See how this is a negative of our original icon? Everywhere you see white means those lines have an alpha value of 255. If this negative effect drives you crazy, you probably could draw using white paint on a black background, and then remove the background just before exporting the image. Again, the black and white colors are meaningless here; you could use purple and pink if you wish. It is the alpha values that are important, so make sure your white paint (or pink) has a high alpha value. So, how do we make such an icon? Icons can be created with numerous tools, but I will focus on one that I feel is best suited for this task, and the price is right (free). Inkscape is a Windows, Linux, and Mac OS vector graphics editor. It is freely available and can be found on the web here: Inkscape homepage. If you are installing Inkscape on Leopard, you may have a problem with it hanging while caching fonts. This is a bug that is easily fixed by going into the terminal and typing this:

$ mkdir ~/.fontconfig

After this, it should start normally. I didn't experience this when I installed version 0.46, so this may be fixed already. When you fire up Inkscape, you see a blank canvas that looks like this:
Edit the properties of this to get what we need. Select the menu File>Document properties... Set the size in the "Custom size" box. Make sure the units is "px" (pixels) and the width and height both to 30. You might also want to disable snapping, which I find annoying when trying to position drawings exactly where I want them. This is the "Enable snapping" checkbox on the snap tab. Close the properties window. Now, your canvas is probably really small, so select the menu option View>Zoom>Page to zoom the canvas to fit the window. To get into black and white mode, select grayscale from the color palette on the bottom. You can bring up the color palette window by clicking on the little triangle I circled in red in the lower right of the picture above. Inkscape automatically has a transparent background, so there is nothing more you need to do there. The area inside the gray border is your canvas. Even though this is white, remember it will be black on the tab bar. So the first thing we want to do is create the top page. Choose the "rectangle and square" tool on the left tool bar, or hit f4. Click where you want the top left corner and drag. Put the rectangle a little low and to the left to leave room for the other pages. We can center everything later. Once you have your rectangle, we need to fix it up. Select menu item Object>Fill and Stroke The fill is what is inside the object, and the stroke is the outline around the edge. What we want is a stroke with a high alpha (255) so that the border of the page shows as white, but the fill should be black, meaning an alpha of 0. The diagram below shows setting the fill alpha to 0:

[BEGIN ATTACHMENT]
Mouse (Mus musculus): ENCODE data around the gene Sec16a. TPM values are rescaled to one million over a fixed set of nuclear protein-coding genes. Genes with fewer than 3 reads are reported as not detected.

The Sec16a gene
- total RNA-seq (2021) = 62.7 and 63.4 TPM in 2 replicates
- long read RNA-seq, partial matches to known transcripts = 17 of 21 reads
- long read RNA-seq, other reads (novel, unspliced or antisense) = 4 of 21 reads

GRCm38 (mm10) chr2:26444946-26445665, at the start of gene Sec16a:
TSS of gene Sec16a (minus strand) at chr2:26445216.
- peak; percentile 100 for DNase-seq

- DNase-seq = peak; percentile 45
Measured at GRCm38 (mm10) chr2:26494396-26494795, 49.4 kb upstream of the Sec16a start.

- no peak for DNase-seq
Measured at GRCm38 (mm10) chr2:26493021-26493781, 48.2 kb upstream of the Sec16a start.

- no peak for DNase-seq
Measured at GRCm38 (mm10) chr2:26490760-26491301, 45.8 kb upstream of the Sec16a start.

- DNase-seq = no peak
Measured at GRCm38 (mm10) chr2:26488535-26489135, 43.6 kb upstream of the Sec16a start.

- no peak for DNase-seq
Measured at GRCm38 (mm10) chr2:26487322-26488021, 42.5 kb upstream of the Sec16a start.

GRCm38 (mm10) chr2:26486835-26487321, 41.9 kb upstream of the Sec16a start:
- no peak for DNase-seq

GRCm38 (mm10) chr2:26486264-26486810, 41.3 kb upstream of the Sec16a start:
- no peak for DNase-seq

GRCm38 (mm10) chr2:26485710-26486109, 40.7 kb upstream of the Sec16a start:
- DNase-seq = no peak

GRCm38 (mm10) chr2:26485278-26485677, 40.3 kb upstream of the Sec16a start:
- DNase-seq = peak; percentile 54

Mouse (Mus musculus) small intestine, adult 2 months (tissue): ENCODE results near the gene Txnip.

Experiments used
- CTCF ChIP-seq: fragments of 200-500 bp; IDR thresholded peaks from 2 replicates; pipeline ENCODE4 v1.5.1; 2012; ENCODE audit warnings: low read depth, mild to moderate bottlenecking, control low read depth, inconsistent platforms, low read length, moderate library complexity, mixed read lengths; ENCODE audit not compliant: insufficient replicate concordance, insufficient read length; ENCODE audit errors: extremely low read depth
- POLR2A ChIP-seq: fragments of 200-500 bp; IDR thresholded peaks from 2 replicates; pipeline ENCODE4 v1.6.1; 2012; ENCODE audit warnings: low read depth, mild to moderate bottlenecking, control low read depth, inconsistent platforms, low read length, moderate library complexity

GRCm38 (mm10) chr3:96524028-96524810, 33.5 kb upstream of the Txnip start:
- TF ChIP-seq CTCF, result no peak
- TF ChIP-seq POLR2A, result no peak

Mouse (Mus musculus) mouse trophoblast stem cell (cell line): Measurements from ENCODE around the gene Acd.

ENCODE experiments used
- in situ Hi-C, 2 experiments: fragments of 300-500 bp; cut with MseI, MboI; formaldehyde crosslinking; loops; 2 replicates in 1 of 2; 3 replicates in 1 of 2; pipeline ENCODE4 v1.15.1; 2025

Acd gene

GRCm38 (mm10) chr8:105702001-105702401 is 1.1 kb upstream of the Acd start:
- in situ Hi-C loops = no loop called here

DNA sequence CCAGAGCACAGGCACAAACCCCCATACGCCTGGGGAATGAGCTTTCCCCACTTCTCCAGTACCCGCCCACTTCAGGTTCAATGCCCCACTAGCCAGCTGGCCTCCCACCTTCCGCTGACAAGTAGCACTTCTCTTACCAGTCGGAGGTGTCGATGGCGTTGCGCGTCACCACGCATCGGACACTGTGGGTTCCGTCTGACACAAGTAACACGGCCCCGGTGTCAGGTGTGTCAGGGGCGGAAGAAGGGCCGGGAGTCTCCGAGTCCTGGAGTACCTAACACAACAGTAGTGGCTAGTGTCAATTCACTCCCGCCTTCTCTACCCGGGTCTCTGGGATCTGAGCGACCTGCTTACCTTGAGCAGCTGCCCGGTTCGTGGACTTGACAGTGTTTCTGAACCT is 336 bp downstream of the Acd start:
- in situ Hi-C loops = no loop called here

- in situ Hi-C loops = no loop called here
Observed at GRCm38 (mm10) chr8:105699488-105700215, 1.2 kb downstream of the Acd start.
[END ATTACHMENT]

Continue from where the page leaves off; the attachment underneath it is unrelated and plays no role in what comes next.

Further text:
Alpha values are the A at the bottom of the RGB tab. At the far left of the alpha scale it shows a checkerboard pattern. This indicates transparency. As you go higher, the checkerboard disappears and black replaces it. You could also hit the "X" button to remove the fill altogether, which will result in a transparent fill. Now we show the properties for the stroke paint. We want the stroke to have a high alpha value so it looks white in the tab bar:
You can also go to the "Stroke style" tab and play around with the line thickness and line pattern. Now we need to put pages in the back. You might be thinking that since this editor can do layers, you can simply copy the top page, shift it over some, and then put that layer underneath. Well, that won't work (at least I don't know how to make it work). Because the top page has a transparent fill (alpha of 0), the border of the bottom page shows through. What you end up with is this:
This is not what we want. Here lies a problem with using alpha values. It makes it very difficult to layer objects. It's best to think of creating a "flat" picture. All impressions of depth are fake. So instead of layering another page below the first one, we cheat and just draw the outline of the page edges next to the top page. When you're working with icons, it's also best to turn the grid on, which makes drawing lines easier. View>Grid. Use the Bezier curve tool to draw straight lines. Click once to select the starting point and move your mouse (don't hold the mouse button down). When you want to change direction, click to set another point. Double click to create your final point. For the right angle shown below, it consists of:
  1. click to start, then move mouse right
  2. click to form angle, then move mouse down
  3. double click to end
Draw the third page the same way. Or to make it easier, duplicate the second one via ctrl-D, then drag the third one into place:
I will leave the "text" on the top page as an exercise to the reader. (Hint: use the bezier curve tool to draw lines, then adjust the stroke style of each line to be dotted.) Let's save it and try it out. To save as a PNG file, it is a bit non-intuitive: File>Export bitmap... select "Page" for the Export area select "Browse" button and choose location to put file. Find folder and type in filename. Inkscape will provide the .png extension for you. Hit "Save" This doesn't actually "Save" the file. You then need to hit "Export" button What you have is an icon that looks like this:
When I insert this into my tab bar, I get this result:
Notice how the large icon doesn't look like much, but when it is shrunk down to icon size, it doesn't look too bad. You even can see the 3-D effect that is not apparent in the full-size version. This is due to the loss of detail when it gets smaller, and your eyes/brain fill in the gaps. Think of it as the "Monet affect", where his paintings just look like a bunch of dots up close, but as you step back, you lose detail and the picture morphs into something beautiful. To help you visualize your icon as you are drawing your image, Inkscape has an icon preview mode which shows your current drawing in various icon sizes. Select menu View>Icon Preview... to bring up that window. That should be a good start to get you going on creating your own tab bar icons. I strongly urge you to learn more about Inkscape; it is a very powerful tool and can also handle all your other icon needs. Good luck and create something beautiful!